Minerals, Metals, and Other Materials
How is dry ice made?
Dry ice a solid form of carbon dioxide (CO2) used primarily to refrigerate perishables that are being transported from one location to another. The carbon dioxide, which at normal temperatures is a gas, is stored and shipped as a liquid in tanks that are pressurized at 1,073 pounds per square inch. To make dry ice, the carbon dioxide liquid is withdrawn from the tank and allowed to evaporate at a normal pressure in a porous bag. This rapid evaporation consumes so much heat that part of the liquid CO2 freezes to a temperature of –109°F (–78°C). The frozen liquid is then compressed by machines into blocks of “dry ice,” which will melt into a gas again when set out at room temperature.
It was first made commercially in 1925 by the Prest-Air Devices Company of Long Island City, New York, through the efforts of Thomas Benton Slate. It was used by Schrafft’s of New York in July 1925 to keep ice cream from melting. The first large sale of dry ice was made later in that year to Breyer Ice Cream Company of New York. Although used mostly as a refrigerant or coolant, other uses include medical procedures such as freezing warts, blast cleaning, freeze branding animals, and creating special effects for live performances and films.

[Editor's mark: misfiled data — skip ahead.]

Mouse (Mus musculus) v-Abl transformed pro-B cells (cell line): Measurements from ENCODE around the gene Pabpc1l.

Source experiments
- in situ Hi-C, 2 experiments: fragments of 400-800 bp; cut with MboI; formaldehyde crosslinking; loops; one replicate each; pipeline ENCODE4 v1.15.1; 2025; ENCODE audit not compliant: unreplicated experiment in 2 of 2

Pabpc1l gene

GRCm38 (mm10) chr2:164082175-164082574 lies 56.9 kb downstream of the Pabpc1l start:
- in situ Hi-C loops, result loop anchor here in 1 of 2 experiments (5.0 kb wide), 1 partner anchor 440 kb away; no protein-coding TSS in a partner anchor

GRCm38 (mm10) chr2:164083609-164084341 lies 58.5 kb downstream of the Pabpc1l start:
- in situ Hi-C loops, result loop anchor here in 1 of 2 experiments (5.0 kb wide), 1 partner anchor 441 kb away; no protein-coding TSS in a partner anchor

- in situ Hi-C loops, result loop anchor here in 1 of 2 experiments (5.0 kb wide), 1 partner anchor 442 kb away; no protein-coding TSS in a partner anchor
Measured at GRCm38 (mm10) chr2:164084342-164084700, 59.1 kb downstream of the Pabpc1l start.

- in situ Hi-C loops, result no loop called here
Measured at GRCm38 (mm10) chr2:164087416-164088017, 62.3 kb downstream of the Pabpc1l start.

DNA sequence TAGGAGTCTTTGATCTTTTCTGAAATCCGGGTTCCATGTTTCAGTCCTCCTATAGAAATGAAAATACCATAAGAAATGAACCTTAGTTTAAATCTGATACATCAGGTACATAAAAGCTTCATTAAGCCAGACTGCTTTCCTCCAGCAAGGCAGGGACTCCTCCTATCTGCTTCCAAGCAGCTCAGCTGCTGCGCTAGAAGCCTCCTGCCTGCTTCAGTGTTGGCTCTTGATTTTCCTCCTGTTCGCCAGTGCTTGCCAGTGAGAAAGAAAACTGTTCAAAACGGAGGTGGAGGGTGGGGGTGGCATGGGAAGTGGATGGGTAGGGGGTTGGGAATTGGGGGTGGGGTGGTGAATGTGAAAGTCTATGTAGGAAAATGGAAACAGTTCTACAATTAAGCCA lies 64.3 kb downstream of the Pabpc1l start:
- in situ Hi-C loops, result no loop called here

Why is sulfuric acid important?
Sometimes called “oil of vitriol,” or vitriolic acid, sulfuric acid (H2SO4) has become one of the most important of all chemicals. It was little used until it became essential for the manufacture of soda in the eighteenth century. It is prepared industrially by the reaction of water with sulfur trioxide, which in turn is made by chemical combination of sulfur dioxide and oxygen by one of two processes (the contact process or the chamber process). Many manufactured articles in common use depend in some way on sulfuric acid for their production. Ninety percent of the sulfuric acid manufactured in the United States is used in the production of fertilizers and other inorganic chemicals.